Apama 10.3 | Apama Documentation | Developing Apama Applications | Developing EPL Plug-ins | Writing EPL Plug-ins in C++ | Creating a plug-in using C++ | Blocking behavior of plug-ins
Blocking behavior of plug-ins
The correlator system assumes that all functions return in a reasonable amount of time, and do not do potentially blocking operations such as file-system operations or remote calls. For code written in EPL, the correlator can enforce this. For code provided in plug-ins, the correlator cannot enforce this or know whether the method may block. Therefore, by default, the correlator assumes that any plug-in method may block indefinitely. This may cause the correlator to create new operating system threads to service incoming events on other contexts.
If you know that your plug-in does not do anything long-running or potentially blocking, then you may declare the method as "non-blocking" at the point it is registered in the initialize function:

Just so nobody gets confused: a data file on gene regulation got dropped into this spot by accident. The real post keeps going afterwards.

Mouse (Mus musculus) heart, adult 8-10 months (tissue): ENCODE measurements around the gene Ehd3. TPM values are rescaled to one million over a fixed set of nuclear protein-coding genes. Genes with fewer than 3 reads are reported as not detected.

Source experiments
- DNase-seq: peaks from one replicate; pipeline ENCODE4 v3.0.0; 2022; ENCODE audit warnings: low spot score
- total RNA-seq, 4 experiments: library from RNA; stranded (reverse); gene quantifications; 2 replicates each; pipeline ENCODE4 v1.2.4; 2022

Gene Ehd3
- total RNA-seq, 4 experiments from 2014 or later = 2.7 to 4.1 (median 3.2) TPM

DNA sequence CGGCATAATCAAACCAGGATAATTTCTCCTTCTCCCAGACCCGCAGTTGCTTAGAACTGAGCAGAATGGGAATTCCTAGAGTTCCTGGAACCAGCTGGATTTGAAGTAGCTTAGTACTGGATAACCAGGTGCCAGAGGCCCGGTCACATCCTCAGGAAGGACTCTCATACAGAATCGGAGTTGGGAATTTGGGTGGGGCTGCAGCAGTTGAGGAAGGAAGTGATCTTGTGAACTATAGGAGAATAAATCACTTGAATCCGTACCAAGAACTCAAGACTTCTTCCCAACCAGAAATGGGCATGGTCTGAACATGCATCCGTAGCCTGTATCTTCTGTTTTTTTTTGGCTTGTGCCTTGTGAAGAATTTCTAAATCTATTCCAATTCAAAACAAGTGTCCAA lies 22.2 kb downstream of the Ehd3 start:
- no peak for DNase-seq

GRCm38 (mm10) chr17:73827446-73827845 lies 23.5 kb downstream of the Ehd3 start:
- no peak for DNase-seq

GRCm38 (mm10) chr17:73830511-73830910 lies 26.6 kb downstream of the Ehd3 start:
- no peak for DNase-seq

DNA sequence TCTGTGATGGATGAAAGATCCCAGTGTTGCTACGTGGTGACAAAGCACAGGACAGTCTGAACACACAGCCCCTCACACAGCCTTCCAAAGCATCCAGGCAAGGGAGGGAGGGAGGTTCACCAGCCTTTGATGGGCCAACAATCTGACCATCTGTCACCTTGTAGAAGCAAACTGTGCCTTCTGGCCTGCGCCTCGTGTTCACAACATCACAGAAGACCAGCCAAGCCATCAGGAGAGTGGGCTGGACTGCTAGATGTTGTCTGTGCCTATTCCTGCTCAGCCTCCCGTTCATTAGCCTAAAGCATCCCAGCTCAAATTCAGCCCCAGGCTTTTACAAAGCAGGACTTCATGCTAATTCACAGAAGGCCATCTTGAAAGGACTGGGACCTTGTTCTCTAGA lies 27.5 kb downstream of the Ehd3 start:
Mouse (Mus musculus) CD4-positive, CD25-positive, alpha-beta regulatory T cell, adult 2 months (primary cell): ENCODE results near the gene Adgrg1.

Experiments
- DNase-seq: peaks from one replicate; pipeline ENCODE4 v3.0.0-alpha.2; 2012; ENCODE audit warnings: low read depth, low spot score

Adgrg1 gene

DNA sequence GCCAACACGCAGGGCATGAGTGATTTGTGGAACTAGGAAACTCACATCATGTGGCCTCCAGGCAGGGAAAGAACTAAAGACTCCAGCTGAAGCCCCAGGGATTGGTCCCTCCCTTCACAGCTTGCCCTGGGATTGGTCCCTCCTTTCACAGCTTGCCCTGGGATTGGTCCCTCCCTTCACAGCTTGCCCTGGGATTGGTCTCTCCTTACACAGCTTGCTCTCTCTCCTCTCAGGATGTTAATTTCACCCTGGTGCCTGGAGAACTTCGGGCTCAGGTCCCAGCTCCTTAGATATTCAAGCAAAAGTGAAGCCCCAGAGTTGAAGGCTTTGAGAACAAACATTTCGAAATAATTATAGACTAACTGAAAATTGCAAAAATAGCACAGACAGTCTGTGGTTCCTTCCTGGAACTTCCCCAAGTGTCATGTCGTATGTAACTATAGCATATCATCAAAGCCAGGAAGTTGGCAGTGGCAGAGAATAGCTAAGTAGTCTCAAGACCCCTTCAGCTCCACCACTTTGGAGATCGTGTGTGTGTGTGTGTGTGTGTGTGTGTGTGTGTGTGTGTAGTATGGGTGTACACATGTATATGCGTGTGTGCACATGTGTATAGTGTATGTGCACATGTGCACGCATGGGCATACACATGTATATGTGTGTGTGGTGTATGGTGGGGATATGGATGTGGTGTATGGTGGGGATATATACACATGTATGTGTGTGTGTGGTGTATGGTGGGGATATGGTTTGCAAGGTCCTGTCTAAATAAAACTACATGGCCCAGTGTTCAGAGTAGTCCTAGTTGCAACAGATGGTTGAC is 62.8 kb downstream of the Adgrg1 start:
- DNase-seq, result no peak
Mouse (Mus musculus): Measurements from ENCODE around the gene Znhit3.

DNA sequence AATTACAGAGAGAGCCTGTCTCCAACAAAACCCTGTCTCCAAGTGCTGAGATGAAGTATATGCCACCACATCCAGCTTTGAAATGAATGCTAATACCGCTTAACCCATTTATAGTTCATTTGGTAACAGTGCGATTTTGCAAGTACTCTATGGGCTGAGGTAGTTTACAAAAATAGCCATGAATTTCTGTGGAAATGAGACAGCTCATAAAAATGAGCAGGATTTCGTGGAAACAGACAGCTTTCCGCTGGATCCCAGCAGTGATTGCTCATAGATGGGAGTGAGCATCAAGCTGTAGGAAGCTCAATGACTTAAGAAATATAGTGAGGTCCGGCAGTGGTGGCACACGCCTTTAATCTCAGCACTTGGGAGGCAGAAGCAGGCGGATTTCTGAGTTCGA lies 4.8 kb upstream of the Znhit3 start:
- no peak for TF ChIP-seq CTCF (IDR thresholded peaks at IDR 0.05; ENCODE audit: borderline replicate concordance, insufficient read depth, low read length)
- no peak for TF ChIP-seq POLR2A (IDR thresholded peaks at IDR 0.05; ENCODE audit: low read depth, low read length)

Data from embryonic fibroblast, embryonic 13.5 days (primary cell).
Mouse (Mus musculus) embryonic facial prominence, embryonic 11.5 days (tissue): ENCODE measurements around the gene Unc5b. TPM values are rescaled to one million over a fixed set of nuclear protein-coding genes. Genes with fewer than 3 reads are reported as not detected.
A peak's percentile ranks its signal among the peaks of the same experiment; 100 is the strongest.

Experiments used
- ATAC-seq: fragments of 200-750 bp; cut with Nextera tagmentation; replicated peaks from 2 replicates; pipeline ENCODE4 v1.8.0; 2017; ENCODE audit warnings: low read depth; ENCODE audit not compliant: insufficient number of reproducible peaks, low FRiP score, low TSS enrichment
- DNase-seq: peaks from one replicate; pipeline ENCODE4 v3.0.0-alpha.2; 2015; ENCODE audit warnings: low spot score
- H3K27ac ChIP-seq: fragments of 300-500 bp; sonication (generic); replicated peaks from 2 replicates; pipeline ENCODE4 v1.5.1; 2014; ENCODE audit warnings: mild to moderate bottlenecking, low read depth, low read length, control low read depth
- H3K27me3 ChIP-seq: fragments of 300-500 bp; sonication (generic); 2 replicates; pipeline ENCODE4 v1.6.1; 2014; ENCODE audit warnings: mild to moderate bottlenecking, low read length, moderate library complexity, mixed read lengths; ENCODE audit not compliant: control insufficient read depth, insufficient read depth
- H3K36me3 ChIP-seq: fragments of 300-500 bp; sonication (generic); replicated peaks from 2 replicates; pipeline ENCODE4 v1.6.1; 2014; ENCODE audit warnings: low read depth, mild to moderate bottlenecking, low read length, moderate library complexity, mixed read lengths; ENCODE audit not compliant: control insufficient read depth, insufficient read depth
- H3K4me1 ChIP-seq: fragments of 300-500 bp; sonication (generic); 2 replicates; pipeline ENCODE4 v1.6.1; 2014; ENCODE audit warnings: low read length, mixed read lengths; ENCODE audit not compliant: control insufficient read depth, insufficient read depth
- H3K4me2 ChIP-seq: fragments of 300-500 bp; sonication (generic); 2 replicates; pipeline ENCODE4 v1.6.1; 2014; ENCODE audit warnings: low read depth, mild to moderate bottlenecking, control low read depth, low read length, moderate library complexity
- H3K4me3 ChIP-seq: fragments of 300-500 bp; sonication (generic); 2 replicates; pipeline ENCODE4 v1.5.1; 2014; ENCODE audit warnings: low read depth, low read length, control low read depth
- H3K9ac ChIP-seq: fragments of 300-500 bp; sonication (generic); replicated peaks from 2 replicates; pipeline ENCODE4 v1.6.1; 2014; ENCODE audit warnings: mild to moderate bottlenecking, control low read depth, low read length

static void initialize(base_plugin_t::method_data_t &md)
&MyPlugin::nonBlockingMethod>("methodName", /*blocking=*/false);
For event handlers, this is done with the call to registerEventHandler (see Receiving events).
If you do this, then the correlator assumes that the method will return soon and not spawn additional threads. This can avoid extra overhead of starting and stopping operating system threads.
Caution: Declaring a method as non-blocking when it actually blocks can cause poor performance or even deadlock the correlator entirely.
If you have a method which is normally non-blocking, but may sometimes block, you can declare it as non-blocking initially and then, when it encounters a condition which is blocking, notify the correlator that this call is blocked to allow the correlator to spawn additional threads.
int64_t get(int64_t key) {
if (local(key)) {
return local(key);
} else {
return remote(key);

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